It’s not every day I receive an invite to a private film screening. It’s not every day I become part of the privileged few who are lucky enough to see a brand new independent film, made by a first time director, featuring actors of the calibre of Simon Callow, Harry Enfield and Celia Imrie. Considering myself to be an intelligent person, I hasty RSVP’d. I’m so glad I did.
Acts of Godfrey is by far the cleverest, funniest, yet thought provoking indie film of the year and certainly the best British indie movie I have seen in a very long time. Most films of this genre tend fall into 2 categories; they either fool the audience into a false sense of eliteism, or they patronise the audience, because they failed to discover the ‘hidden meaning’.
Acts of Godfrey, thankfully creates a new category of it’s own. It’s an independent film that explores many themes, without the viewer needing a PhD in film studies. It’s clever, without being portentous or condescending. It’s witty, without stooping to cheap laughs. It’s thought provoking, without making you want to throw bricks through the windows of the nearest branch of RBS.
Writer and director Johnny Daukes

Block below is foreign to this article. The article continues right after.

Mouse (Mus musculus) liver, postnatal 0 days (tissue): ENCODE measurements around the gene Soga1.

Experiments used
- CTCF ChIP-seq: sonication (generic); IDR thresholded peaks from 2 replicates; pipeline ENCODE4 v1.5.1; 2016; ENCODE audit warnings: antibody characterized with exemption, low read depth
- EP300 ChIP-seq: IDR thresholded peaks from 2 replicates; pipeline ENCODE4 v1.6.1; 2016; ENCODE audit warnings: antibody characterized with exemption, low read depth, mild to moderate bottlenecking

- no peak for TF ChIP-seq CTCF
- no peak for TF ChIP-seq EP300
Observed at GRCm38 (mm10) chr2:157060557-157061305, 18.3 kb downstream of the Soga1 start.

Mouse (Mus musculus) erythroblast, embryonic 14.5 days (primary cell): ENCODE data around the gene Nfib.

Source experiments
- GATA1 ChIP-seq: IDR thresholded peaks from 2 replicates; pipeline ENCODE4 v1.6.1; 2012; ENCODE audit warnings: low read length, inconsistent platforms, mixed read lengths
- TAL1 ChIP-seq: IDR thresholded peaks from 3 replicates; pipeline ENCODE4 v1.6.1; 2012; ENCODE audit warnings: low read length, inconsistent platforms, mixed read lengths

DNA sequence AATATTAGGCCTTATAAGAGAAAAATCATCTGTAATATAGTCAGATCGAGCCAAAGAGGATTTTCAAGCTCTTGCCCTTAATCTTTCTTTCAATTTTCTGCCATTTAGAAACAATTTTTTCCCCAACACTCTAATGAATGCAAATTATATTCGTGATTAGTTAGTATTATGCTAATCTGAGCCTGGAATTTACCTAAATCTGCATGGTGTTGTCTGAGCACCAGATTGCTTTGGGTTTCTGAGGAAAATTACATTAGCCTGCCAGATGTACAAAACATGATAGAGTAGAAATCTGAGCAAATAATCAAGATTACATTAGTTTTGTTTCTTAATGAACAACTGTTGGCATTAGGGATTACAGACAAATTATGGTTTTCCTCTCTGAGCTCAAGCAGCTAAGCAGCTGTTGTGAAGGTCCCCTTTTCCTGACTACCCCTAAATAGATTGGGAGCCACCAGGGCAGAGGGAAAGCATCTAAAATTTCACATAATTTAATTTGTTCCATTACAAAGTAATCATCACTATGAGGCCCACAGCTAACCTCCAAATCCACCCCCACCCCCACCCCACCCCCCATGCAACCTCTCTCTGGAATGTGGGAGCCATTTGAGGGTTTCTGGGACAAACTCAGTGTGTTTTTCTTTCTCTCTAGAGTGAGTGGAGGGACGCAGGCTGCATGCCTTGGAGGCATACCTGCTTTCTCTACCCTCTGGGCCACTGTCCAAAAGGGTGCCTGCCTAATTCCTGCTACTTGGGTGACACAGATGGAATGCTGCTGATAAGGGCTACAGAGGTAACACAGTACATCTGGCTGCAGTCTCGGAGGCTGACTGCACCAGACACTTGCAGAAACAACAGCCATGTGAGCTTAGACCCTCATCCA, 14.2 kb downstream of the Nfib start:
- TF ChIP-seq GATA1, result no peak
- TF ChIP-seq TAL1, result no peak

Picture source: http://daukes.com/index.php/music/johnny-daukes/
Directed by Johnny Daukes, the film shows an intelligence rarely seen in independent film, without forcing it down your throat. Written in rhyming verse, you would be forgiven for assuming the script to become a major distraction. Yet surprising 2 minutes in you almost forget, partly due to how brilliantly the script is written and the how the pace naturally progresses, and partly due to the superb acting from the gifted cast. The film is a described as a “treacly black examination of ethics, love and the nature of free will”. It also briefly touches on cultural issues, but does so without relying on tired offensive stereotypes. For instance the vulnerable little old widow has an active sex life. The Black man doesn’t hail from Jamaica brandishing guns and drugs and tastefully wears his trousers around his waist not half way down his bottom. The Asian lady isn’t portrayed as a high flying doctor or oppressed wife and mother. The effect helps to gently persuade the audience to listen to what the characters actually have to say.
When I asked Daukes how on earth does a film written entirely in rhyming verse comes about, he explained that it initially started as a poem. He also said how he found writing a film script in verse ‘easier’ than others might expect. The word genius is often thrown around in all too casual manner. Thus to refer to Daukes as a genius would risk highly insulting him – anyone who can write a script like that is far better than any genius. To boot, he also stars in the film and wrote most of the soundtrack.
Nominated for Best British Film at the Raindance festival, it will be difficult to see how Acts of Godfrey can possibility be beaten.
Verdict – Go and watch this film, tell your friends to watch this film, then watch out for the name Johnny Daukes. He is going to be huge!
Picture source: http://www.bbc.co.uk/drama/faces/celia_imrie.shtml
Rating 4.5 out of 5
- Film in verse premieres at Raindance (telegraph.co.uk)